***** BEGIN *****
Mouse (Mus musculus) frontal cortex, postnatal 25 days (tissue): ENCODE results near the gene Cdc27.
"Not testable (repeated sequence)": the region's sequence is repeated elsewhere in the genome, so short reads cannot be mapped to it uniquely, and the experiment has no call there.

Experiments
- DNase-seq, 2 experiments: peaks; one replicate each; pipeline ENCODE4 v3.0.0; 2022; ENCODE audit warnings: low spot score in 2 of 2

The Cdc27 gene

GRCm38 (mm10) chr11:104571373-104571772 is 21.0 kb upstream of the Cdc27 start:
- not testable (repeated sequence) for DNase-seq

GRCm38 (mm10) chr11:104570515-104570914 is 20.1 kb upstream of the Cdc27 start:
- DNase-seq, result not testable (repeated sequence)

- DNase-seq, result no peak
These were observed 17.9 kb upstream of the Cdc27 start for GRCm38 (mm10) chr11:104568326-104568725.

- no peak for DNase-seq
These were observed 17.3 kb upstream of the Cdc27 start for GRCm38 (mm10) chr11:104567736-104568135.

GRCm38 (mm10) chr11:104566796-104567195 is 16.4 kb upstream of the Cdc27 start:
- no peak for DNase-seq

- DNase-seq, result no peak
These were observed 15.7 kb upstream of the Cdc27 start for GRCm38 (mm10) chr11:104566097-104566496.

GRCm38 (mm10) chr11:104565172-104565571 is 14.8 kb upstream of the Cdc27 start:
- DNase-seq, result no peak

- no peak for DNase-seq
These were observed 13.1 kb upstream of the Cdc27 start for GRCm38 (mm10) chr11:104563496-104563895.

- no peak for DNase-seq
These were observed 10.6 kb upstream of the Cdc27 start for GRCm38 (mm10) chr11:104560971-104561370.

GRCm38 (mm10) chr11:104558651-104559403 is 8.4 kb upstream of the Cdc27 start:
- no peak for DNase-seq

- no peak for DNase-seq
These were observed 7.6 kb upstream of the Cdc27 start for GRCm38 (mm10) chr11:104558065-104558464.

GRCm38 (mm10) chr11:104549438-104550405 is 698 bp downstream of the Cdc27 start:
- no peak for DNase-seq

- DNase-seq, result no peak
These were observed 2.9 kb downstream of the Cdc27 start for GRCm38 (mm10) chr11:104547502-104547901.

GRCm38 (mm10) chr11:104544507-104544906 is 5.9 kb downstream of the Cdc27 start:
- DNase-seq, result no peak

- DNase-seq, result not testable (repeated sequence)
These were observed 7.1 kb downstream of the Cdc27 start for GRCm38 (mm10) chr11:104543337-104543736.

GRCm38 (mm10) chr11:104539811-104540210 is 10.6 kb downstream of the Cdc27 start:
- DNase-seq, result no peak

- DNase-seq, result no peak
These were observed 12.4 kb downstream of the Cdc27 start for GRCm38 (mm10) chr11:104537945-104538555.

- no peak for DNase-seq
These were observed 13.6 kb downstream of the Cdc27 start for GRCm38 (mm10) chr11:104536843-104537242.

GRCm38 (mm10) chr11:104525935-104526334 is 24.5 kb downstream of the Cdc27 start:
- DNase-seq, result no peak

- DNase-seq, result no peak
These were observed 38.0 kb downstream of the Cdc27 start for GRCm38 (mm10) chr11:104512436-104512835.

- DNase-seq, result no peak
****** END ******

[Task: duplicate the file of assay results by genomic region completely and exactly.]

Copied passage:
Mouse (Mus musculus) frontal cortex, postnatal 25 days (tissue): ENCODE results near the gene Cdc27.
"Not testable (repeated sequence)": the region's sequence is repeated elsewhere in the genome, so short reads cannot be mapped to it uniquely, and the experiment has no call there.

Experiments
- DNase-seq, 2 experiments: peaks; one replicate each; pipeline ENCODE4 v3.0.0; 2022; ENCODE audit warnings: low spot score in 2 of 2

The Cdc27 gene

GRCm38 (mm10) chr11:104571373-104571772 is 21.0 kb upstream of the Cdc27 start:
- not testable (repeated sequence) for DNase-seq

GRCm38 (mm10) chr11:104570515-104570914 is 20.1 kb upstream of the Cdc27 start:
- DNase-seq, result not testable (repeated sequence)

- DNase-seq, result no peak
These were observed 17.9 kb upstream of the Cdc27 start for GRCm38 (mm10) chr11:104568326-104568725.

- no peak for DNase-seq
These were observed 17.3 kb upstream of the Cdc27 start for GRCm38 (mm10) chr11:104567736-104568135.

GRCm38 (mm10) chr11:104566796-104567195 is 16.4 kb upstream of the Cdc27 start:
- no peak for DNase-seq

- DNase-seq, result no peak
These were observed 15.7 kb upstream of the Cdc27 start for GRCm38 (mm10) chr11:104566097-104566496.

GRCm38 (mm10) chr11:104565172-104565571 is 14.8 kb upstream of the Cdc27 start:
- DNase-seq, result no peak

- no peak for DNase-seq
These were observed 13.1 kb upstream of the Cdc27 start for GRCm38 (mm10) chr11:104563496-104563895.

- no peak for DNase-seq
These were observed 10.6 kb upstream of the Cdc27 start for GRCm38 (mm10) chr11:104560971-104561370.

GRCm38 (mm10) chr11:104558651-104559403 is 8.4 kb upstream of the Cdc27 start:
- no peak for DNase-seq

- no peak for DNase-seq
These were observed 7.6 kb upstream of the Cdc27 start for GRCm38 (mm10) chr11:104558065-104558464.

GRCm38 (mm10) chr11:104549438-104550405 is 698 bp downstream of the Cdc27 start:
- no peak for DNase-seq

- DNase-seq, result no peak
These were observed 2.9 kb downstream of the Cdc27 start for GRCm38 (mm10) chr11:104547502-104547901.

GRCm38 (mm10) chr11:104544507-104544906 is 5.9 kb downstream of the Cdc27 start:
- DNase-seq, result no peak

- DNase-seq, result not testable (repeated sequence)
These were observed 7.1 kb downstream of the Cdc27 start for GRCm38 (mm10) chr11:104543337-104543736.

GRCm38 (mm10) chr11:104539811-104540210 is 10.6 kb downstream of the Cdc27 start:
- DNase-seq, result no peak

- DNase-seq, result no peak
These were observed 12.4 kb downstream of the Cdc27 start for GRCm38 (mm10) chr11:104537945-104538555.

- no peak for DNase-seq
These were observed 13.6 kb downstream of the Cdc27 start for GRCm38 (mm10) chr11:104536843-104537242.

GRCm38 (mm10) chr11:104525935-104526334 is 24.5 kb downstream of the Cdc27 start:
- DNase-seq, result no peak

- DNase-seq, result no peak
These were observed 38.0 kb downstream of the Cdc27 start for GRCm38 (mm10) chr11:104512436-104512835.

- DNase-seq, result no peak